Street demonstrations in Mexico City are almost as ubiquitous as taco vendors. Some are mass protests – thousands of people marching down major boulevards of the city often culminating in ‘el zocalo’, Mexico City’s central square situated in front of the Federal Government’s National Palace. Others are much, much smaller – maybe just a handful of disgruntled citizens with a lone placard. Even if you only spend a short amount of time in the city, the likelihood of coming across a protest, be it large or small, is high.
Today, I didn’t have to go far to find a dose. I walked out the front door of the building where I live to see long queues of stationary traffic stretching in both directions on Álvaro Obregón Avenue, a busy thoroughfare in the Roma neighbourhood in the city’s inner west. This would normally be nothing out of the ordinary, however, all of the traffic was made up of public transport buses including kombis and the iconic Mexico City pesero. I quickly realised that all of the buses were actually parked, effectively shutting down through traffic.
The bus drivers had arrived to protest in front of the Ministry of Transport (Setravi) which is situated on the very avenue the convey had blocked. I decided to go back to my room, grab my camera, return to the street and go about trying to find out the cause of their grievance as well as take some photos. It turned out that the main catalyst for the protest is the claim that government run bus services as well as unlicensed or ‘pirate’ operators are encroaching on the routes to which the protestors claim they have an exclusive right. The government run metrobus and trolley buses (seen in the gallery below) are two of the alleged culprits.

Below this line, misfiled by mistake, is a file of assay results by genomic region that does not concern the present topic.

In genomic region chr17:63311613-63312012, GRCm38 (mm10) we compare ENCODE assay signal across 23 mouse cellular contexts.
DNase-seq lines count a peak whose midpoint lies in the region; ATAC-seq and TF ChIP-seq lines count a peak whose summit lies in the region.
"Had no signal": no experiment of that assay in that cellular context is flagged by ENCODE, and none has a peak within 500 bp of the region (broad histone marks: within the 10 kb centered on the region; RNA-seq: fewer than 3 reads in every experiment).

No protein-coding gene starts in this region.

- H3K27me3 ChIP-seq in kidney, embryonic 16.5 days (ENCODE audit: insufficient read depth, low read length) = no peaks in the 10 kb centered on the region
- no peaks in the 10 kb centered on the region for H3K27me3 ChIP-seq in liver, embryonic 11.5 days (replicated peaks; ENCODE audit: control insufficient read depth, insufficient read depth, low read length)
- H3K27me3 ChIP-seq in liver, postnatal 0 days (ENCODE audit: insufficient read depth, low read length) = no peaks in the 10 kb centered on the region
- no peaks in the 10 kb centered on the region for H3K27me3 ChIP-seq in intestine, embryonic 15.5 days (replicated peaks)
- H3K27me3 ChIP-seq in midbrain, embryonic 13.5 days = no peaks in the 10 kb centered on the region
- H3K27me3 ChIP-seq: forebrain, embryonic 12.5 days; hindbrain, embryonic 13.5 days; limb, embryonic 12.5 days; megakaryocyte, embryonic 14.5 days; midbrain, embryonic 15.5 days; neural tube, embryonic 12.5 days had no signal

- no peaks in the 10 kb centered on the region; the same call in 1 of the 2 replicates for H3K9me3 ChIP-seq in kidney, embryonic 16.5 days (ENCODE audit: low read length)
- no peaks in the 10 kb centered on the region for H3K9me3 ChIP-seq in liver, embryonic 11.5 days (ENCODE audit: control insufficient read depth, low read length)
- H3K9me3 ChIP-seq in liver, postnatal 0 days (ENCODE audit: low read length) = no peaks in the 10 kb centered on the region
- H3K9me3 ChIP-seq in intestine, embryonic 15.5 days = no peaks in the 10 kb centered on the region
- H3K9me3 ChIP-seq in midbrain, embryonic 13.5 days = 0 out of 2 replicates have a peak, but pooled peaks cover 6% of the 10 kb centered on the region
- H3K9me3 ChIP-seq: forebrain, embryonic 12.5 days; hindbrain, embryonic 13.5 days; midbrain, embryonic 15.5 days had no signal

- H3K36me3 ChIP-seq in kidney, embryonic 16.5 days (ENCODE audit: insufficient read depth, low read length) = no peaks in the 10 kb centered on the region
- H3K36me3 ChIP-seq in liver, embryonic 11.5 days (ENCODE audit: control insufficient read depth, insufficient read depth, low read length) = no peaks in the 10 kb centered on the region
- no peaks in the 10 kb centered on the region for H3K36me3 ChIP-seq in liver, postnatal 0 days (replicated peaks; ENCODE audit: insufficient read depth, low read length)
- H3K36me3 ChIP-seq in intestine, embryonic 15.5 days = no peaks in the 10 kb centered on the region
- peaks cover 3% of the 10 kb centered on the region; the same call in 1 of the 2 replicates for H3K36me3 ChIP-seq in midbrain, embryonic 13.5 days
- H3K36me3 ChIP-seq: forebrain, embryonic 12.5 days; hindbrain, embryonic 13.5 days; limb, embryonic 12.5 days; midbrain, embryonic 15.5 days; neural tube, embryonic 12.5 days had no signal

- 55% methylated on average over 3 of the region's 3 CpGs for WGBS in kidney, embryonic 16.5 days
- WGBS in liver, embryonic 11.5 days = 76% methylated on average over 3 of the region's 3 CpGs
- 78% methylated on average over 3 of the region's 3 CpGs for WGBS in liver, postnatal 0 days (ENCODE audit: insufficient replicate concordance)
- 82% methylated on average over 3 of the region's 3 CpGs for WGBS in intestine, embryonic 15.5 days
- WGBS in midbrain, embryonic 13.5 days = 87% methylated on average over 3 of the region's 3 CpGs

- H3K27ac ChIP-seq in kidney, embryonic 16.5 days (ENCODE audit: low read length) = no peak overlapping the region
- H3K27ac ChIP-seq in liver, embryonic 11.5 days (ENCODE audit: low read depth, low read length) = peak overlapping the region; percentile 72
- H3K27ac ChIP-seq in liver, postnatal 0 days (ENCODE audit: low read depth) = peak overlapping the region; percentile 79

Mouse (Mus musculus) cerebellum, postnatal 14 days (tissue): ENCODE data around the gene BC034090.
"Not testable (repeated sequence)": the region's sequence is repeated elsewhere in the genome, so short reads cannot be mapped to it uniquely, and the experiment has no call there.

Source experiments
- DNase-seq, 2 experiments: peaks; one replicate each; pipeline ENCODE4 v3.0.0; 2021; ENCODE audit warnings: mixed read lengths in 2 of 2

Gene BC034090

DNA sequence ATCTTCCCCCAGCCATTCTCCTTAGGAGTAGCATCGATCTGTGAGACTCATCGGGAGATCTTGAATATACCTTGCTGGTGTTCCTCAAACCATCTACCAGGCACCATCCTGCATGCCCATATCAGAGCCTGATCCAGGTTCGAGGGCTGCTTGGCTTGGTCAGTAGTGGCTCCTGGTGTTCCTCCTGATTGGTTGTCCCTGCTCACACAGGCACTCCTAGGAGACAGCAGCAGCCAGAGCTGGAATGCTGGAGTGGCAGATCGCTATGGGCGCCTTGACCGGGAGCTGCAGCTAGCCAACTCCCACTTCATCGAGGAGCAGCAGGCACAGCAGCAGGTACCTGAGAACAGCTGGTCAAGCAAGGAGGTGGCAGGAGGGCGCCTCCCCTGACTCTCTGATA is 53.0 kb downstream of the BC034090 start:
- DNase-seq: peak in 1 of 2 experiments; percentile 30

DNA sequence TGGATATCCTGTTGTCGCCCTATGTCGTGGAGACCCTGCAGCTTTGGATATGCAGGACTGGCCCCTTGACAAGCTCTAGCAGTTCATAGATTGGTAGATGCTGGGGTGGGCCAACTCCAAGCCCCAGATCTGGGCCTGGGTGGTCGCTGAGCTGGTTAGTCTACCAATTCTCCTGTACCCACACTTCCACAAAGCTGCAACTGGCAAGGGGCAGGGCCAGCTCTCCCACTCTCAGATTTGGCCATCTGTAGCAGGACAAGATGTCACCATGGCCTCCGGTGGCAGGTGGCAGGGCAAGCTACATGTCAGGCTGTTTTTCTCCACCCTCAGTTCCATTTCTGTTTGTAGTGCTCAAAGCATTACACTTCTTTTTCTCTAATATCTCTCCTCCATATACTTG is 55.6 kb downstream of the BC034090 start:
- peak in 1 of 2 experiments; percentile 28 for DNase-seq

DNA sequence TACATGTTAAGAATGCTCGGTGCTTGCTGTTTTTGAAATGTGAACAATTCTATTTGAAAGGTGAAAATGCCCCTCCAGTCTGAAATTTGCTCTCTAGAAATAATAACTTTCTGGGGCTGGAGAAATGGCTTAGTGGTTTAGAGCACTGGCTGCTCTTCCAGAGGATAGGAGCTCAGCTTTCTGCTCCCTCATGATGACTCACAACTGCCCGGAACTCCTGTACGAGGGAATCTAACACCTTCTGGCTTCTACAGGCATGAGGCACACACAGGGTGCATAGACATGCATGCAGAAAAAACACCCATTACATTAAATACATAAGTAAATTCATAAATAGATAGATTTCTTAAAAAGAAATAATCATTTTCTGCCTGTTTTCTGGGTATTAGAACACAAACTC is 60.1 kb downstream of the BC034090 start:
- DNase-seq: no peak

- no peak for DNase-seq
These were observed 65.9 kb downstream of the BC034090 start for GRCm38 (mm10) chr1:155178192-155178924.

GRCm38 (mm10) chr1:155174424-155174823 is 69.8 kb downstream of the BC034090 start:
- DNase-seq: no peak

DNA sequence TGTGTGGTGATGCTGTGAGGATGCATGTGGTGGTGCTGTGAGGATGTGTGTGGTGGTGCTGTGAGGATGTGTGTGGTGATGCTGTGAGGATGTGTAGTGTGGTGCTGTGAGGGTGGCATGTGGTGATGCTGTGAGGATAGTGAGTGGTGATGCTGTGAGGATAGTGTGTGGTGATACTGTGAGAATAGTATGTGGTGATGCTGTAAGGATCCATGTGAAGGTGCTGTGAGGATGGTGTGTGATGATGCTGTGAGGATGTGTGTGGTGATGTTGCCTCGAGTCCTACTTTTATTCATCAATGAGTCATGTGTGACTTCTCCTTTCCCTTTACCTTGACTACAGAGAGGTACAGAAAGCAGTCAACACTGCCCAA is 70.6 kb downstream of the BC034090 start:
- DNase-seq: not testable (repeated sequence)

Some groups of serious looking men huddled around protest leaders, listening intently. Others took a more relaxed approach to the protest. Some smoked, drank what was ostensibly just soft drink out of plastic cups and joked around. As always, the police presence was strong. They ended up barricading the avenue where it meets Insurgentes Boulevard, one of the cities busiest thoroughfares to prevent the protest from extending and causing further disruption. I noted that the ecobici (Mexico City’s shared bicycle scheme) station was completely full of bikes, an extremely rare occurrence, seemingly in solidarity with the protest
As I walked through the street with my camera I inevitably heard shouts of ‘¡oye güero! with more than a few of the protestors keen to appear in photos or goading and coaxing each other into posing with a liberal amount of double entendres or albures as they are known here, being bandied about. Some of the photos indicate this. The protest was peaceful, just one of at least 7 in the city today according to the media reports I have read. Whether it has any impact on the government remains to be seen.